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Move over Harry Potter

New comic series makes Indian mythology more relatable to children in modern India, features stories of Gods, their friends and their devotees. It even highlights value systems that can be applied in day-to-day life.

books Updated: Dec 27, 2010 14:47 IST
Sneha Mahale
Sneha Mahale
Hindustan Times

Ever wondered if the Ramayan or Mahabharat connected with the average Indian child? Well, a new comic series no longer leaves anything to the imagination. Titled Forgotten Tales, these stories revolve around characters that stand for the common people with common struggles in contemporary times and have a mythological twist added to them to help impart values and create awareness about Indian culture. This series is available free online

“It was my desire to share India, as I know it, with my children and I thought it would be a good idea to expose them to Indian myths and what it means it to be an Indian, in relation to our culture, heritage and values,” says Umesh Shukla, creator of Forgotten Tales and He then thought that there might be other parents who may want to share India with their children just like he did. And with that in mind, he started to write comics. He decided that first three stories related to the night when Ram returns to Ayodhya, had to be available before this Diwali and released Tarak, the first story, on September 1, 2010. The two other books, Lahoo and Shantlal, released soon after.

ramamyanWhile most stories in Indian mythology focus on the Gods themselves, Forgotten Tales are about the people around the Gods, their friends and their devotees – human and animals alike. They even highlight value systems. Shukla says, "My challenge is to create characters contemporary enough for my readers to relate to, yet faithfully based in the ancient times." The first three stories currently available are about Ram, and the next two about Krishna.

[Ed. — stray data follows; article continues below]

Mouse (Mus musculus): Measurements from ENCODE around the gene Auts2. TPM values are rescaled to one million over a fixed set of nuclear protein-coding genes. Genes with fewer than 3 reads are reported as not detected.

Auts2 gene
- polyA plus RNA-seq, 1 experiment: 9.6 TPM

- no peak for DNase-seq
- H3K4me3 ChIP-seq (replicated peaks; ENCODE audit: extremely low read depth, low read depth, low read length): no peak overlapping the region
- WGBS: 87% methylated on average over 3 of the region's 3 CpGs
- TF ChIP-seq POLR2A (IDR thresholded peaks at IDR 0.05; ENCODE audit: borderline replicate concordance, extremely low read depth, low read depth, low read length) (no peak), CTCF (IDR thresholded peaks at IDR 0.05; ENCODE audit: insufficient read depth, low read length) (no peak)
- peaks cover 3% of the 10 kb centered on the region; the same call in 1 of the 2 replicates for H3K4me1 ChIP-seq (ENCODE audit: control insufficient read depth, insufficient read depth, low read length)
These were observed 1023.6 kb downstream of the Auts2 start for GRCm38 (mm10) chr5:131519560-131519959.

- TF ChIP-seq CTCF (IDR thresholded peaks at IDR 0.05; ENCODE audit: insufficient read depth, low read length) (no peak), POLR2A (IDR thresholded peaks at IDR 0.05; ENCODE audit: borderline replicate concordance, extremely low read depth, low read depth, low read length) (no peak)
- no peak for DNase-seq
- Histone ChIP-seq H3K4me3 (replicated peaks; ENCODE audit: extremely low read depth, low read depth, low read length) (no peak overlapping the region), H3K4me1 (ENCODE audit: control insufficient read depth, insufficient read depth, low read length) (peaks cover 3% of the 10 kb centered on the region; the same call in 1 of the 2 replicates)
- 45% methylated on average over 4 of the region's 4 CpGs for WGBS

The protagonists are children, who take the tales forward. “Children like reading stories about children; a similar age helps them identify with the central character and their struggles, both internal and external,” he says. Regarding the child characters, they all have their struggles and emerge stronger at the end. To ensure that his message reached a wide audience, Shukla published his books online. “I wanted to control the timing of the release of the books, and making them available on the web and Apple App Store seemed to be the best option.”

Next up are two comic books. One is typically Manga (Japanese comic book style) in look and feel, and the other Shukla is working on has stories that take place in the present.

The plots:
Tarak tells the story of a young orphan boy, who is faced with finding ways to welcome Prince Ram's return to his capital city of Ayodhya while making his daily living playing a dhol (drum). Then Ram himself comes to show what the true value of celebration means.

Lahoo is the story of a young archer who sets out to defend the values he was brought up with, the day before Ram's return, and discovers instead, the magic that true compassion brings.

Shantlal is the story of the daughter of Jatayu, who grows up hearing stories about him, as he was killed before she was born. It focuses on a character that is lost in history.

First Published: Dec 27, 2010 12:43 IST